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Multilevel Modeling. Katie Reed EPSSA Methods Workshop. Background. School effects-how schools as institutions influence students. Importance of “context of reception” for immigrants’ incorporation (Portes & Zhou, 1993). Geographic spread of Latinos beyond traditional immigrant gateways .

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Multilevel modeling

Multilevel Modeling

Katie Reed

EPSSA Methods Workshop


Background
Background

School effects-how schools as institutions influence students

Importance of “context of reception” for immigrants’ incorporation

(Portes & Zhou, 1993)

Geographic spread of Latinos beyond traditional immigrant gateways


Research questions
Research Questions

  • How does the school context of reception influence students’ educational attainment?

  • How does attending a secondary school that experienced a rapid Hispanic influx influence educational attainment?

  • Do the effects of context of reception and Hispanic influx vary by race/ethnicity or immigrant generation?


Data

  • Education Longitudinal Study of 2002 (base year and 2006 follow up)

    • Students sampled within 752 schools

  • Historical data on school composition

    • Common Core of Data (public schools)

    • Private School Universe Survey


Why multilevel modeling
Why Multilevel Modeling?

  • Conceptual/Theoretical Reasons

    • “Because so much of what we study is multilevel in nature, we should use theories and analytic techniques that are also multilevel. If we do not do this, we can run into serious problems.” (Luke, 2004, p. 4)

  • Statistical reasons

    • Clustered data

    • Assumption of independent errors


Statistical reasons for mlm
Statistical Reasons for MLM

  • Clustered Data & Correlated Errors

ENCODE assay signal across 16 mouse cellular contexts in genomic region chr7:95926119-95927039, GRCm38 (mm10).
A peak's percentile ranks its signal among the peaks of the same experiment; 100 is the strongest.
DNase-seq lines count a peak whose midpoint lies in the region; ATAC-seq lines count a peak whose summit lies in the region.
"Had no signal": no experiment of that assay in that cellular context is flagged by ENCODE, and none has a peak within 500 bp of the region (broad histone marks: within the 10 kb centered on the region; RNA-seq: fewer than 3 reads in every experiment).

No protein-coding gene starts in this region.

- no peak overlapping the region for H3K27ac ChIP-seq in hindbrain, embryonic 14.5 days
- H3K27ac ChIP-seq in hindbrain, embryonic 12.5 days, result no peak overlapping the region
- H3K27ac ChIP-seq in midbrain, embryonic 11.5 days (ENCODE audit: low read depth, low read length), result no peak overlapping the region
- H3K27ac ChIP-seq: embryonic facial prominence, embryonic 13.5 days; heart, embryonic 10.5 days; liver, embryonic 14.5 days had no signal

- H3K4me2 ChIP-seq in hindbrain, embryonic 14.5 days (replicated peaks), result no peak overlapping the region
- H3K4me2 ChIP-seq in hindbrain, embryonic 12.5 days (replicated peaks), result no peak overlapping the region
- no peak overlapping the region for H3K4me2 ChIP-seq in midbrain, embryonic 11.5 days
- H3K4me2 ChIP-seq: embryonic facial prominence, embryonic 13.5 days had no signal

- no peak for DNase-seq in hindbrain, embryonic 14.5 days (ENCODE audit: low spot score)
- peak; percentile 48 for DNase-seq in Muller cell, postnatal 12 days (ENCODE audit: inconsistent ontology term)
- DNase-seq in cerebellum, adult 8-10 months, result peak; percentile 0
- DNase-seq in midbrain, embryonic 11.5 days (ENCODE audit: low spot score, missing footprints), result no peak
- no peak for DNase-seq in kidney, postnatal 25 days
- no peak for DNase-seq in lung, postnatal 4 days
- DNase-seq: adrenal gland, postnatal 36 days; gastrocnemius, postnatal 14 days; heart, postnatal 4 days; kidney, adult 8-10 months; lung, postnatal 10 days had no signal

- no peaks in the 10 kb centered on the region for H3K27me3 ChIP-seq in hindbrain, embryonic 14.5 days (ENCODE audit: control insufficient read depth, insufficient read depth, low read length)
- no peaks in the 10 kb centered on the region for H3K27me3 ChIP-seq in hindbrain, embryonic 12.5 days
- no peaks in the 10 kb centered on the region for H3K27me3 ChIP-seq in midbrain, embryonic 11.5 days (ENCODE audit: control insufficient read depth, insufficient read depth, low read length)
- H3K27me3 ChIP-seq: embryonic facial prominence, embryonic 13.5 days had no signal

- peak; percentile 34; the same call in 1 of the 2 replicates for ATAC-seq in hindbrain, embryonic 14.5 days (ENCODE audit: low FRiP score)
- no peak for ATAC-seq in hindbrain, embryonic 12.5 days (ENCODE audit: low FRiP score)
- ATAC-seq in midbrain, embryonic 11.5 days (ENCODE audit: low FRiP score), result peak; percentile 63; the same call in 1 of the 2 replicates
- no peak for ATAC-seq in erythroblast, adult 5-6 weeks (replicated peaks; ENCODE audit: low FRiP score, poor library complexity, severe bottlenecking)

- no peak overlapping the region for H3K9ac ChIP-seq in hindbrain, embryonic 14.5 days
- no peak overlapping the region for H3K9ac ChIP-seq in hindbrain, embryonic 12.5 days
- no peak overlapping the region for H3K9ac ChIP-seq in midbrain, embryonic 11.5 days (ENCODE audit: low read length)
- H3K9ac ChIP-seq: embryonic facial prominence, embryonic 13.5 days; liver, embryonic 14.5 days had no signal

• Multistage sampling in almost every big dataset

    • NOT random sample of kids from across the country

    • Students selected from within schools

    • “this is problematic because individuals belonging to the same context will presumably have correlated errors.” (Luke, 2004, p. 7)

  • Multilevel modeling relaxes the assumption of independent (i.e., uncorrelated) errors

    • Key is standard errors: if you have clustered data and DON’T use mutlilevel modeling your standard errors are smaller than they should be

      • You would be underestimating error and overestimating your effects


Do you need multilevel models
Do you need multilevel models?

  • Conceptual

    • Are you conceptually interested in understanding the effects of context?

  • Statistical

    • Is your data clustered?

  • Empirical

    • Estimating the ICC (null model) will tell you if there is meaningful variation at L2

  • “robust cluster” workaround in Stata


I needed mlm
I needed MLM

  • Conceptual

    • I was interested in the effects of schools (L2) on students (L1)

  • Statistical

    • ELS:2002 data is clustered (i.e., students are not randomly drawn from across the country but from within schools)

  • Empirical

    • My null model suggested that about 20% of the variation was the school level  worth proceeding


So how do you do it
So how do you do it?

  • Looks just like regression!

  • Variance components can tell you how much variation is due to the levels you specified

    • E.g., 20% in the variance is due to differences between schools

  • Interpret coefficients in the same way you interpret regression coefficients

  • Software:

    • Stata: xt or gllamm commands

    • HLM (Hierarchical Linear Modeling)


Odds ratios:

<1= negative assoc

>1= positive


Resources
Resources

  • Multilevel Modeling (Luke, 2004)

  • Hierarchical Linear Models

    (Raudenbush & Bryk, 2002)

  • Multilevel and Longitudinal Modeling Using Stata (RabeHesketh & Skrondal, 2005)


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